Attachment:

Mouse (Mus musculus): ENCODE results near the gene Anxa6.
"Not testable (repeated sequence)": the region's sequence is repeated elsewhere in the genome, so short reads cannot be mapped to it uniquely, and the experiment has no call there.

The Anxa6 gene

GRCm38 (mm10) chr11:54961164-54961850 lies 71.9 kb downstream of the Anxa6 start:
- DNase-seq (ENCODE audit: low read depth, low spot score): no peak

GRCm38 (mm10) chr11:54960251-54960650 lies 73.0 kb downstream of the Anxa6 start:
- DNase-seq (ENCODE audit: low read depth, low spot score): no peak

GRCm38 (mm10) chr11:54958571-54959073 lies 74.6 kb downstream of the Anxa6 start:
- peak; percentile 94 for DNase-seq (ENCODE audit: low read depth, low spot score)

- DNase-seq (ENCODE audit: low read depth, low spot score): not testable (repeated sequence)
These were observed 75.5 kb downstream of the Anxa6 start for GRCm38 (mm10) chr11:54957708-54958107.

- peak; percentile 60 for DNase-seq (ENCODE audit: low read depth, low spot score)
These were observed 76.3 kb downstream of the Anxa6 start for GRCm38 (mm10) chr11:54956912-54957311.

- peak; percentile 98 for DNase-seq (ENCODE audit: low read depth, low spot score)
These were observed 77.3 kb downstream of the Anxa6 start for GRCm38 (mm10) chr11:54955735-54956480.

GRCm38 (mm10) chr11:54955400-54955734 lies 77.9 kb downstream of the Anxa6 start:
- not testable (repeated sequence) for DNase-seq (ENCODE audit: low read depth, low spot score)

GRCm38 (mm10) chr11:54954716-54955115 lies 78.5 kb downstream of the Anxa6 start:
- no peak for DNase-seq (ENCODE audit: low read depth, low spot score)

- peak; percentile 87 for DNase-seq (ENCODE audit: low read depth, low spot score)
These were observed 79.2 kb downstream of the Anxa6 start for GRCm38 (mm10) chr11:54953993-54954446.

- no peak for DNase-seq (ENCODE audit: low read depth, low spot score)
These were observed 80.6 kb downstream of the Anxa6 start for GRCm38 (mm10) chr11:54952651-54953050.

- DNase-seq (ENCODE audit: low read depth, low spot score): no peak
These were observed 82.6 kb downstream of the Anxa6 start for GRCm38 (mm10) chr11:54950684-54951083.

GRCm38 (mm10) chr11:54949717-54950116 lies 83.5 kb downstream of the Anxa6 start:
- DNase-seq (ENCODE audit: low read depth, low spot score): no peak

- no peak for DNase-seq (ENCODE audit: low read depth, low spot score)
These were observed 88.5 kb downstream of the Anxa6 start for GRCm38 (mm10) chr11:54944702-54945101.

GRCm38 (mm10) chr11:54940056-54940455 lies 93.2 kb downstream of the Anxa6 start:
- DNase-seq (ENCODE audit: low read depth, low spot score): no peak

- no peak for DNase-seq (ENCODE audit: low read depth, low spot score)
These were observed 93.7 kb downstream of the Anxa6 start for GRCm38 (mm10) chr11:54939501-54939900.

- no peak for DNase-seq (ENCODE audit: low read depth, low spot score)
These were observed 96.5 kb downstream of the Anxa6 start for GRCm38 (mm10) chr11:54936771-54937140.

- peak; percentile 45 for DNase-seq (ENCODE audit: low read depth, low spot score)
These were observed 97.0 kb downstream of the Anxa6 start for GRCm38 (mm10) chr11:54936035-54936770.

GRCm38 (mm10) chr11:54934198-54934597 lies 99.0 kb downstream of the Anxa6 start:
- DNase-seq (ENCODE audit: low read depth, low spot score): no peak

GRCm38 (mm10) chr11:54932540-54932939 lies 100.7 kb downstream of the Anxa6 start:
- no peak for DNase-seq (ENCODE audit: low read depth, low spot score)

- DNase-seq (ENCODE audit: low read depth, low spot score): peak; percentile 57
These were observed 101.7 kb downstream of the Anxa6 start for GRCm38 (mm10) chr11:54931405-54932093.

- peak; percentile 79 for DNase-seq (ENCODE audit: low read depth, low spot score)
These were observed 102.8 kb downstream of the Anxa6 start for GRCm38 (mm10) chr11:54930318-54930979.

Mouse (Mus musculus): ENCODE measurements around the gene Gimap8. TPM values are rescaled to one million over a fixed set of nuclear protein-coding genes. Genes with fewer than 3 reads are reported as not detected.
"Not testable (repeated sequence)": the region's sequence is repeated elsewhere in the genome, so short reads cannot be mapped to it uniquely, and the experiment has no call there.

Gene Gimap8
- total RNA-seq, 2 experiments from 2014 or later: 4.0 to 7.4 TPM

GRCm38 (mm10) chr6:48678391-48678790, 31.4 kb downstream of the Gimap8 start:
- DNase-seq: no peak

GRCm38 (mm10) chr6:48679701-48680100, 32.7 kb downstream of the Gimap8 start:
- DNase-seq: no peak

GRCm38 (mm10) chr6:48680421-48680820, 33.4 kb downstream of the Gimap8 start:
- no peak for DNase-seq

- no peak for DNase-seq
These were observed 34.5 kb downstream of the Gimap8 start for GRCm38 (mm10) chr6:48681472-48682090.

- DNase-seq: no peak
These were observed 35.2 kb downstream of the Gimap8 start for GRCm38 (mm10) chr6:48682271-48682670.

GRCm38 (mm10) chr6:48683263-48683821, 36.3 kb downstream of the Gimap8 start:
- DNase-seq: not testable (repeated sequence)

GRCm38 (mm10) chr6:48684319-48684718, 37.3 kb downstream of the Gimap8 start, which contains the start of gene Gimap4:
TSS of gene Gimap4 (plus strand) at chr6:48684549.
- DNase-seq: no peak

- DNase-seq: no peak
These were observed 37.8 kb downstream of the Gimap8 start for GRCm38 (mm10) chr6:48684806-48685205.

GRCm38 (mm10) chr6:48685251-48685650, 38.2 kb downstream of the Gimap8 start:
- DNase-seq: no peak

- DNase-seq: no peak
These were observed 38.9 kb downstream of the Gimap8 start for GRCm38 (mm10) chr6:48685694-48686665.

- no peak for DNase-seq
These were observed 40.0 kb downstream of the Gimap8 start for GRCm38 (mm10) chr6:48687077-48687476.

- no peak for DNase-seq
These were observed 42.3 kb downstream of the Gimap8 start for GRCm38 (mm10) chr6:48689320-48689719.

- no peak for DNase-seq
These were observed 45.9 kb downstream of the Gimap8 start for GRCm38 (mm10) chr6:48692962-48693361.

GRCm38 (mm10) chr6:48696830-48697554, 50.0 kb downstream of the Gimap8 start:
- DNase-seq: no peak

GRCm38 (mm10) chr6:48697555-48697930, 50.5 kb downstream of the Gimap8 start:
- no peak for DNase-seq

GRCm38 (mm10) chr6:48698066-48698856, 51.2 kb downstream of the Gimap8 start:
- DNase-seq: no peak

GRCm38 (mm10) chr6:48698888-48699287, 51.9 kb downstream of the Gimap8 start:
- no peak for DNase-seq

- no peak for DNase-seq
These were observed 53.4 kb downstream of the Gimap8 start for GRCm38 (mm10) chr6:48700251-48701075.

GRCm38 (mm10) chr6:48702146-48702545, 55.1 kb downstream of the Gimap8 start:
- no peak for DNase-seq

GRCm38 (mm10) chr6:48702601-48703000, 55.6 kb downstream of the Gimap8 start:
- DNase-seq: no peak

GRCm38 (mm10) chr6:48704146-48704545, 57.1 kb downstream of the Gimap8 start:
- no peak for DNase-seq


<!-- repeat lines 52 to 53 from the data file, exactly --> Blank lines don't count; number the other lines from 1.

GRCm38 (mm10) chr6:48679701-48680100, 32.7 kb downstream of the Gimap8 start:
- DNase-seq: no peak